Apple shares have tumbled on Wall Street after the tech giant blamed weak iPhone sales in China and the escalating trade war for an unprecedented $10 billion plunge in its quarterly revenue.
Apple’s shares ended Thursday down nearly 10 per cent after chief executive Tim Cook blamed a slowdown in China sales for falling revenues.
The bleak sales forecast marked the first time Apple has revised its guidance to investors in more than 15 years, prompting the share price plunge.
Apple, which was until recently the largest publicly traded company in the US, is now worth less than IT rivals Microsoft, Amazon and Google’s parent company, Alphabet
The company’s new forecast for the US first quarter (to December 29, 2018), released ahead of Thursday’s trading, was $US84 billion ($120 billion), well below analysts’ estimate of $US91.5 billion.
iPhones are Apple’s flagship product, delivering about two-thirds of the company’s revenue.
The revenue announcement also raised questions about whether Apple is being punished by Chinese officials in favour of local rivals such as Huawei.
Huawei is China’s leading smartphone manufacturer but it is a small player in the US, where it faces government bans amid security concerns. Australia has already banned the Chinese company from tendering to build the country’s 5G network.
Nonetheless, Huawei became the world’s No.2 seller of smartphones last year. Its global sales trail market heavyweight Samsung, but have overtaken Apple.
Mr Cook told CNBC that Apple products had not been targeted by the Chinese government, but some consumers might have chosen not to buy an iPhone or other Apple device because it is an American company.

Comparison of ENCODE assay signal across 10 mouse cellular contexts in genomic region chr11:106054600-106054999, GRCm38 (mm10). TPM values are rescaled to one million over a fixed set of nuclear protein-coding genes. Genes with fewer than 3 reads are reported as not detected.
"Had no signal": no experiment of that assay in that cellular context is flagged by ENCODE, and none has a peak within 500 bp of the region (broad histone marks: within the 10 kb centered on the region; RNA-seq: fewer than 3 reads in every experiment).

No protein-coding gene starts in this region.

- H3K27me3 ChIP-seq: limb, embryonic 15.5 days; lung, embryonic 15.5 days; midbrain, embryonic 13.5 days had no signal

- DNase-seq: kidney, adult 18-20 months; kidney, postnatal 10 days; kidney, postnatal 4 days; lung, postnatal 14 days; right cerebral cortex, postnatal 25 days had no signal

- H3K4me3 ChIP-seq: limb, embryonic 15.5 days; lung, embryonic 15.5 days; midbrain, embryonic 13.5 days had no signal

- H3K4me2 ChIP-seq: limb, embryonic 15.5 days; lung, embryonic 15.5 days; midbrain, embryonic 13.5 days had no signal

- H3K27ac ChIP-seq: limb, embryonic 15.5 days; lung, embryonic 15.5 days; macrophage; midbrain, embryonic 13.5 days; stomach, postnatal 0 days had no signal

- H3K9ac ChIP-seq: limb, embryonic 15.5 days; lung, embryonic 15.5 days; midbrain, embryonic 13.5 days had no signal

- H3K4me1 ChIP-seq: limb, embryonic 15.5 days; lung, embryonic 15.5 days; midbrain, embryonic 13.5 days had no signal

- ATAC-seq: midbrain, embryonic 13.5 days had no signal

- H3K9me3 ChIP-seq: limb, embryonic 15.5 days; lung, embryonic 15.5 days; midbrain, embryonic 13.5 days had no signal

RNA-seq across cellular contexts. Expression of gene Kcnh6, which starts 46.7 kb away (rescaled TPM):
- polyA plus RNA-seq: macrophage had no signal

“The much larger issue is the slowing of the [Chinese] economy, and then the trade tension that has further pressured it,” he said.
Some analysts, however, questioned the impact of Apple’s own actions.
“The fact that they missed … wasn’t the shock,” Daniel Ives, an analyst at Wedbush Securities, told Bloomberg.
“It was the degree and how confined it was to China. The fact that China basically fell off a cliff was a jaw-dropper and, combined with the lack of metrics, it makes investors feel like they’re walking blindfolded in the dark.”
Investors learned of the revenue downgrade in a letter from Mr Cook on Wednesday (New York time).
“While we anticipated some challenges in key emerging markets, we did not foresee the magnitude of the economic deceleration, particularly in Greater China,” he wrote.
“In fact, most of our revenue shortfall to our guidance, and over 100 per cent of our year-over-year worldwide revenue decline, occurred in Greater China across iPhone, Mac and iPad.”
Mr Cook also said the weaker result was because the number of customers upgrading to new iPhone models in other countries was “not as strong as we thought they would be”.
He said the newest iPhone models were released earlier in the year than 2017’s flagship iPhone X, making for difficult year-on-year comparisons. The iPhone X launched in November 2017, while the iPhone XS and XS Max were released in September 2018.